Breathe In, Breathe Out: FDA Tells a Medical Device Company It Needs Its OK to Say That First

Footnotes for this article are available at the end of this page.

In 1994, the rock band Bush sang, “breathe in, breathe out,” in one of its biggest hits, “Machinehead.” In 2023, a medical device company tried to promote its 510(k)-cleared treatment hood/hyperbaric chamber device for non-invasive ventilation, acute respiratory distress syndrome, and other respiratory-related uses. In a Warning Letter, the Food and Drug Administration told the company that such claims were outside the scope of its 510(k) clearance and, therefore, it was promoting the product unlawfully.1 The device is intended to “provide the use any place that a clinician would normally use a mask for medical purposes of supplying gas/oxygen/air.”

The company made promotional claims on its website, referring and linking to studies, media articles, and television videos that discussed the off-label (i.e. unapproved) uses. Specifically, the company’s website linked to several news articles indicating that “the helmet confers several advantages over the face mask” and “the flood of ventilator mask orders at [the company] requires a ‘scaling up’ of production to meet the demand from hospitals fighting the coronavirus outbreak.” The firm’s YouTube channel also mentioned unapproved ventilation uses.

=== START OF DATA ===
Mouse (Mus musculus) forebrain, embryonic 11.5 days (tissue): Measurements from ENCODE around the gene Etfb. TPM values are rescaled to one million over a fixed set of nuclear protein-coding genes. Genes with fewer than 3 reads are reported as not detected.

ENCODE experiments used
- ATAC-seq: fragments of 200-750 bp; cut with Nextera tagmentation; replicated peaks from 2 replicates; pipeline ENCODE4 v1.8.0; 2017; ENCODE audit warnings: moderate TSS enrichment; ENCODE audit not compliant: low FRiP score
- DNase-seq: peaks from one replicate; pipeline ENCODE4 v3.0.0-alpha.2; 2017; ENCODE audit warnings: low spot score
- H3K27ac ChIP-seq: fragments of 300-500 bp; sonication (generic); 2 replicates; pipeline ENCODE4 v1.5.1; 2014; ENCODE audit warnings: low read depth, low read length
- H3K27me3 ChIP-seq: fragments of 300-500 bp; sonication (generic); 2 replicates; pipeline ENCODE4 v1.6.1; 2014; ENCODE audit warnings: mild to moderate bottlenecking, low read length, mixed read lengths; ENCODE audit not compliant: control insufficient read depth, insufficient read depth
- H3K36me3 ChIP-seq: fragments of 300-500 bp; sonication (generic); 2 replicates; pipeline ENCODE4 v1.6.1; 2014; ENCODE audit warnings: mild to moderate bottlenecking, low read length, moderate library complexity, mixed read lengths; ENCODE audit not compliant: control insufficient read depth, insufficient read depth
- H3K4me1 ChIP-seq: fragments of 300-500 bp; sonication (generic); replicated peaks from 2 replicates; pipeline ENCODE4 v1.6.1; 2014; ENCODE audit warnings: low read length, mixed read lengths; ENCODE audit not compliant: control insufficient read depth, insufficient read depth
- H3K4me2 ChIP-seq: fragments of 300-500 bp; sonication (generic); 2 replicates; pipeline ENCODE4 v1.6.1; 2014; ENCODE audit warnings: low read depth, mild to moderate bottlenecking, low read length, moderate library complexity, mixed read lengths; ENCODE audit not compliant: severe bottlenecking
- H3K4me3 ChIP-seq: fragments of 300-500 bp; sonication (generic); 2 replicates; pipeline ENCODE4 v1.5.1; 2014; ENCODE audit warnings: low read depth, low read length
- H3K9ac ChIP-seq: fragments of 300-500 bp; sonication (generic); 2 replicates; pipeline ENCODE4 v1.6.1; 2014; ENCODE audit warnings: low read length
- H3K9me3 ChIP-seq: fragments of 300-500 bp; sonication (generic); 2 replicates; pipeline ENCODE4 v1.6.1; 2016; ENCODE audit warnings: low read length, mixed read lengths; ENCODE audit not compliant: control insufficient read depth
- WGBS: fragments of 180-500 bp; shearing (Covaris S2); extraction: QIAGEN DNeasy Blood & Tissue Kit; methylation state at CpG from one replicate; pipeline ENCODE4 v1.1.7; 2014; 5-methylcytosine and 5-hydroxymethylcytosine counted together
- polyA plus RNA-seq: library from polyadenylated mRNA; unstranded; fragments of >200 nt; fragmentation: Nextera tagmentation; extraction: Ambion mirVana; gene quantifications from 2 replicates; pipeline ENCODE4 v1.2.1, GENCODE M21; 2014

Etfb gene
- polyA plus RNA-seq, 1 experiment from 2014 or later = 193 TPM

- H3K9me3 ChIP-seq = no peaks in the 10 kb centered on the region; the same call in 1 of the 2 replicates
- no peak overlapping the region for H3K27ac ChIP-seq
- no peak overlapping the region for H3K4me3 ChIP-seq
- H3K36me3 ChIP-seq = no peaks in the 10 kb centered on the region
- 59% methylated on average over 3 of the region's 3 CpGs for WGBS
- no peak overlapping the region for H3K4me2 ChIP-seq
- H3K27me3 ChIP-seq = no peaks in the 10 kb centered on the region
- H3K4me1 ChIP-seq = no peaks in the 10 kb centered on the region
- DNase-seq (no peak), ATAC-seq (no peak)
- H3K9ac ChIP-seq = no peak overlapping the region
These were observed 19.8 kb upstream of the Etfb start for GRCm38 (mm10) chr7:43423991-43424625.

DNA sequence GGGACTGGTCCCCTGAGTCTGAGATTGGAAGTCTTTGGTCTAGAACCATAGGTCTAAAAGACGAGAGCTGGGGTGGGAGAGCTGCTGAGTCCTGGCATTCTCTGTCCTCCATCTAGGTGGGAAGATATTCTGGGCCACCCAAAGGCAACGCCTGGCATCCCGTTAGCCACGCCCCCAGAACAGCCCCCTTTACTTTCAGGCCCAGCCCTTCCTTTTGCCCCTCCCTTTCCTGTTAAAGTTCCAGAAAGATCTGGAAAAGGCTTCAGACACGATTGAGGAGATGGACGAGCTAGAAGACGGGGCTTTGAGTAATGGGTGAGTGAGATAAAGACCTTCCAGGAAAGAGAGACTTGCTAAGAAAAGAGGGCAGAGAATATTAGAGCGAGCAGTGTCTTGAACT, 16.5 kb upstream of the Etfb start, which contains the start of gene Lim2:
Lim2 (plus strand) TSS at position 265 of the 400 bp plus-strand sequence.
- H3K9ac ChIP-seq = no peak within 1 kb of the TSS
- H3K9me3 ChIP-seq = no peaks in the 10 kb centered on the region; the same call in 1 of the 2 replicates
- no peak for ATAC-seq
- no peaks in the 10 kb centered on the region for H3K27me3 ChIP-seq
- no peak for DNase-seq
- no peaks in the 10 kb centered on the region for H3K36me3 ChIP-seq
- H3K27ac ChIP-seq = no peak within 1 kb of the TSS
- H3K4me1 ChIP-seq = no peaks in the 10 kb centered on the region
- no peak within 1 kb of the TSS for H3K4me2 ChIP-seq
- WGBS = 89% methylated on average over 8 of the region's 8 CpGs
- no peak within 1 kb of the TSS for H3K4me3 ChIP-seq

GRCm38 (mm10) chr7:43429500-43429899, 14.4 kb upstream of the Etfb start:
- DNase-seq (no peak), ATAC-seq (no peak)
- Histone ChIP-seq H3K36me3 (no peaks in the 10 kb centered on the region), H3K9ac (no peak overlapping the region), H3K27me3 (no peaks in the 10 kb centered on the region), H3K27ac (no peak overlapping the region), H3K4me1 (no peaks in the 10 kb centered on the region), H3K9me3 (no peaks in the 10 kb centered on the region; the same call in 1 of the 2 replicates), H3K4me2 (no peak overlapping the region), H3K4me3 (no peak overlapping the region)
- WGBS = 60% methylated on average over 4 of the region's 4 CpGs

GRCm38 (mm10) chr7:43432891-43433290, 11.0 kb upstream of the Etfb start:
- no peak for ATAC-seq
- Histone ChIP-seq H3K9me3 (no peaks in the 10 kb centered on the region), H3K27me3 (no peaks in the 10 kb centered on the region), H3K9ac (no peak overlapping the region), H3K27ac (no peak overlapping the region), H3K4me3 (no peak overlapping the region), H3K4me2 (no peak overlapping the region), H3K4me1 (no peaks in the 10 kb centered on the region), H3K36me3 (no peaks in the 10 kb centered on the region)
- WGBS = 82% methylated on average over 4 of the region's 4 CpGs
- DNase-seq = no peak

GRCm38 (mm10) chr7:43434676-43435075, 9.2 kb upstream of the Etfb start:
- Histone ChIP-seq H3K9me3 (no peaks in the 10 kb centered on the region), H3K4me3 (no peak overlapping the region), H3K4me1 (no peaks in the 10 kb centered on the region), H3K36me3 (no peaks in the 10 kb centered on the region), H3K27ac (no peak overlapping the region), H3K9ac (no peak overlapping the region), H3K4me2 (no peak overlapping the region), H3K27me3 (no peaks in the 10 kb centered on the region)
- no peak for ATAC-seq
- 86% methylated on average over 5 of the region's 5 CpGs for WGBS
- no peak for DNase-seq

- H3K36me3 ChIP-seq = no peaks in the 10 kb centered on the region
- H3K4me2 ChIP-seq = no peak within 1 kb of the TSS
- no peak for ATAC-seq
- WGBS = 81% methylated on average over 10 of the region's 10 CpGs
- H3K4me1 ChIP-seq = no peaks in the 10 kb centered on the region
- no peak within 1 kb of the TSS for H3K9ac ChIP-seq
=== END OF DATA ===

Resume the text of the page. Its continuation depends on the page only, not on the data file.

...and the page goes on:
AGG Observations

  • A company must focus on what the FDA marketing application allows. A 510(k) clearance is not an opportunity to promote anything.
  • A company is responsible and liable for any links to third-party articles or videos that discuss a product’s off-label uses. If the firm controls the message and wants the benefits of that messaging, it assumes the regulatory risks as well. It’s a control thing.
  • A firm must evaluate whether a claim is covered by the scope of the clearance. If it is, the company should document for the file its rationale to promote that claim based on a review of FDA’s regulations and written guidance. It should also assess any safety-related concerns potentially presented. If the change or claim exceeds the 510(k) scope, it must submit a new application.
  • Breathe in, breathe out. Not always so easy.


[1] FDA also cited the company for quality-related and other non-promotional issues, but we will not focus on those deficiencies.